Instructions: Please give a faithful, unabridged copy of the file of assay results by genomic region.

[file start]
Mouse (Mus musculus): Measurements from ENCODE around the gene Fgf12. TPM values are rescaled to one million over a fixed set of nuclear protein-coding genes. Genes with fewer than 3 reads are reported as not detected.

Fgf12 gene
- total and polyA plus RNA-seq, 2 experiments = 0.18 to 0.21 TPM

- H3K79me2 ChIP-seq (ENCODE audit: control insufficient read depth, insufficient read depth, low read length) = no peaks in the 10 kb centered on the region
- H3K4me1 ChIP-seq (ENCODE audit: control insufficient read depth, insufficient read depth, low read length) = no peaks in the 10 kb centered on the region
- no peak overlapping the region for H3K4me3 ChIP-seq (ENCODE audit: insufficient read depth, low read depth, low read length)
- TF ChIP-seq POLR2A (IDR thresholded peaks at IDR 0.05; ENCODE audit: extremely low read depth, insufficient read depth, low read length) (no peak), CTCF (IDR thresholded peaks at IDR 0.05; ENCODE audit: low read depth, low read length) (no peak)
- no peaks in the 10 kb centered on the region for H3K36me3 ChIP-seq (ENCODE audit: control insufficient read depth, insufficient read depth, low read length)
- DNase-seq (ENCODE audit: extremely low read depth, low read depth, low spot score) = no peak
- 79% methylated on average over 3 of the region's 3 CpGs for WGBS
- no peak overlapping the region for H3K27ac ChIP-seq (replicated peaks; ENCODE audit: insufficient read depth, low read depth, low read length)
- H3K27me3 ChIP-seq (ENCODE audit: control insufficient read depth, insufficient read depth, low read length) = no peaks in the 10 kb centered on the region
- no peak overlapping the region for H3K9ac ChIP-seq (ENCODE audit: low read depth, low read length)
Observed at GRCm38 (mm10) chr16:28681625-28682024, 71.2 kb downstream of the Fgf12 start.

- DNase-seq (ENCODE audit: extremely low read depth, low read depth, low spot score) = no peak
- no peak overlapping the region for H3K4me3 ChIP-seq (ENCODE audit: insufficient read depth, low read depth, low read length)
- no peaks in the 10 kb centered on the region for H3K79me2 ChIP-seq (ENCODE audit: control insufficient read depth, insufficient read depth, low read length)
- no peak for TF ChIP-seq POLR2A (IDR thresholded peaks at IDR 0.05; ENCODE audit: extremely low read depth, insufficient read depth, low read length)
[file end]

Mouse (Mus musculus): Measurements from ENCODE around the gene Fgf12. TPM values are rescaled to one million over a fixed set of nuclear protein-coding genes. Genes with fewer than 3 reads are reported as not detected.

Fgf12 gene
- total and polyA plus RNA-seq, 2 experiments = 0.18 to 0.21 TPM

- H3K79me2 ChIP-seq (ENCODE audit: control insufficient read depth, insufficient read depth, low read length) = no peaks in the 10 kb centered on the region
- H3K4me1 ChIP-seq (ENCODE audit: control insufficient read depth, insufficient read depth, low read length) = no peaks in the 10 kb centered on the region
- no peak overlapping the region for H3K4me3 ChIP-seq (ENCODE audit: insufficient read depth, low read depth, low read length)
- TF ChIP-seq POLR2A (IDR thresholded peaks at IDR 0.05; ENCODE audit: extremely low read depth, insufficient read depth, low read length) (no peak), CTCF (IDR thresholded peaks at IDR 0.05; ENCODE audit: low read depth, low read length) (no peak)
- no peaks in the 10 kb centered on the region for H3K36me3 ChIP-seq (ENCODE audit: control insufficient read depth, insufficient read depth, low read length)
- DNase-seq (ENCODE audit: extremely low read depth, low read depth, low spot score) = no peak
- 79% methylated on average over 3 of the region's 3 CpGs for WGBS
- no peak overlapping the region for H3K27ac ChIP-seq (replicated peaks; ENCODE audit: insufficient read depth, low read depth, low read length)
- H3K27me3 ChIP-seq (ENCODE audit: control insufficient read depth, insufficient read depth, low read length) = no peaks in the 10 kb centered on the region
- no peak overlapping the region for H3K9ac ChIP-seq (ENCODE audit: low read depth, low read length)
Observed at GRCm38 (mm10) chr16:28681625-28682024, 71.2 kb downstream of the Fgf12 start.

- DNase-seq (ENCODE audit: extremely low read depth, low read depth, low spot score) = no peak
- no peak overlapping the region for H3K4me3 ChIP-seq (ENCODE audit: insufficient read depth, low read depth, low read length)
- no peaks in the 10 kb centered on the region for H3K79me2 ChIP-seq (ENCODE audit: control insufficient read depth, insufficient read depth, low read length)
- no peak for TF ChIP-seq POLR2A (IDR thresholded peaks at IDR 0.05; ENCODE audit: extremely low read depth, insufficient read depth, low read length)